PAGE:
Also this episode introduces another recurring gay character, Darryl Driscoll, played by Ray Stewart. Both men are here in a non-criminal capacity to argue against injustice. Although as casual wear for two off-duty homosexuals go, these two are dressed oddly.

(Darryl and Marty appear quarrelling at doorway to the squad room)
D: I don’t like it her
M: Don’t be silly
(Marty swans in. When Wojo looks at him, Darryl gives him haughty look, and walks to Marty)
D: This is enemy territory

M (To Barney Miller) We have a problem
W: (dryly) no kidding
M (sotto to D) He was the one I was telling you about. Can we speak to you captain (so W hears) Privately
Goes into office (makes moue as goes past B)
W: if you need any help in there (to other guys) Those guys make me nervous

M: Darryl was arrested by a detective from this precinct
B: What charge
D: Being Unique
M: He was coming out of the Velvet Den when he was busted. He had to buy his way out for 50 dollars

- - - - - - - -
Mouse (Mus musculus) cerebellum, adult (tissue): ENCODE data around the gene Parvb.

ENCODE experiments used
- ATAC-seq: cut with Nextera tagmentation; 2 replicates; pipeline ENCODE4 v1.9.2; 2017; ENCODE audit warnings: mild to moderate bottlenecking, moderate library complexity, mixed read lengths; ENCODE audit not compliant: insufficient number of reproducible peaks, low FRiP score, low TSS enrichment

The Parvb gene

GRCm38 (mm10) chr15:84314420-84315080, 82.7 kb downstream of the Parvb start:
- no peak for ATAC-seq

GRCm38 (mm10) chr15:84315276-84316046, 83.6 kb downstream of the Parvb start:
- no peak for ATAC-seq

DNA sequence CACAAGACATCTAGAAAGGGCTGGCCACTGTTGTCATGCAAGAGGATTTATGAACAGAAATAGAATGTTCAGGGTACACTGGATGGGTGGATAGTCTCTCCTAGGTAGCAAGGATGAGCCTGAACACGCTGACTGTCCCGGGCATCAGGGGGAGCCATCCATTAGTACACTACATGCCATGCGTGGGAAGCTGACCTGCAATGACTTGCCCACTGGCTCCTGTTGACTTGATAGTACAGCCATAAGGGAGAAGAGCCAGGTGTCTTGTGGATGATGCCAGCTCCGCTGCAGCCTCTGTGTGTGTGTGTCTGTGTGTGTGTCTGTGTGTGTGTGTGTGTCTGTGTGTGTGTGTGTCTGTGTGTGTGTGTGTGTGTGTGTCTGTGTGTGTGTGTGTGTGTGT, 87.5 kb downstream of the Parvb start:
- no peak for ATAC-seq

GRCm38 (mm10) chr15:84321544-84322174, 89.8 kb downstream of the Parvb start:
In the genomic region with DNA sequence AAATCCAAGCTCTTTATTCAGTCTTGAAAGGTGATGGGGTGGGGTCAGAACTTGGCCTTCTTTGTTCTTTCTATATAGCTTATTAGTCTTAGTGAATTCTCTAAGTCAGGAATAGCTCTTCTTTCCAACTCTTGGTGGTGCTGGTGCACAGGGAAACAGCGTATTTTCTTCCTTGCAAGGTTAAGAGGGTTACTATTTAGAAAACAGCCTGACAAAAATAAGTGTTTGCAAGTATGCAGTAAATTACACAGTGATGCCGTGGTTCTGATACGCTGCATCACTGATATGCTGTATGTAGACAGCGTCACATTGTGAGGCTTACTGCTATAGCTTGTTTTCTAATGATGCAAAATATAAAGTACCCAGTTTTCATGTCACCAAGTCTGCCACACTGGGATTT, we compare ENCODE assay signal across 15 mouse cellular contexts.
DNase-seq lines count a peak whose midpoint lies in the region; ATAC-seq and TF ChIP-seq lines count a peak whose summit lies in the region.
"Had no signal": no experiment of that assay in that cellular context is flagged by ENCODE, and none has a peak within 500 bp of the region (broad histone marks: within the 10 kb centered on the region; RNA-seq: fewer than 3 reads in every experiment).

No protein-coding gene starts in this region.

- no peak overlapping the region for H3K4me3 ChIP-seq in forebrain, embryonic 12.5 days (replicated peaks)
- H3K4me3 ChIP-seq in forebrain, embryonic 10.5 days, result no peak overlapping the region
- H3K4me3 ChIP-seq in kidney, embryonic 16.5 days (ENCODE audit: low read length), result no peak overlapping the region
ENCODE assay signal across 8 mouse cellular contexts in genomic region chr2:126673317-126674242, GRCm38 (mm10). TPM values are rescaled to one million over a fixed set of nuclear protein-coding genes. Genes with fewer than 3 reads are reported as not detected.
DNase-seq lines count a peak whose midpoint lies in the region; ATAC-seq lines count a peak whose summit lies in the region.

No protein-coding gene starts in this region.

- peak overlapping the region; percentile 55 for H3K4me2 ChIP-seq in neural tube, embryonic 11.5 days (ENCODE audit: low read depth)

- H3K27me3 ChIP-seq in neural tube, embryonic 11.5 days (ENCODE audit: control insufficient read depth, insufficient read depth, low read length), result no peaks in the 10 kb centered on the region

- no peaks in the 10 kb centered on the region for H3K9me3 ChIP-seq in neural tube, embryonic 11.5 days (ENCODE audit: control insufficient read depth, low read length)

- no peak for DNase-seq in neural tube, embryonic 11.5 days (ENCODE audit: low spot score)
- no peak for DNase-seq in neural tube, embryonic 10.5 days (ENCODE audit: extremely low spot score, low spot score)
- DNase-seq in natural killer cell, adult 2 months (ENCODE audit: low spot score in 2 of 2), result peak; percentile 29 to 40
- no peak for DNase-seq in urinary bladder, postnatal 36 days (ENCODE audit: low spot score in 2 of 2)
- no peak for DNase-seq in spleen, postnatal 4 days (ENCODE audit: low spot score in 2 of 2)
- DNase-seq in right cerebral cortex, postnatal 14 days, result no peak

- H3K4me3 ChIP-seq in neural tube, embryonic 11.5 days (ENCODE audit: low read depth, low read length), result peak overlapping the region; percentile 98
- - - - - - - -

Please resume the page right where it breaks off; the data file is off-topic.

D: I told you he’d be angry. We’ll never be seen again (turns away to shield his head in his hand). He gave me a choice. Either pay through the nose or bleed through it...he was ugly
B: Tall ugly or short ugly
M: When you’re ugly what’s the difference?
D: He was a bit shorter than me
B: 5’11?
D: No. 6’3. I was wearing my platforms
(All three go back in office to ensure that it was not one of B’s officers. M waves D with fingers to follow. B introduces W)
D: I haven’t had the pleasure (extends long limp hand which B doesn’t take, so folds his hand below his waist)
(When B sits D to look through records, M pats D’s shoulder approvingly
D: I hope this doesn’t take too long. I have a lecture at noon – I’m having lunch with my mother (weary look from M)
(A potential suicide has been brought in. He is divorced. He is questioned about personal life.)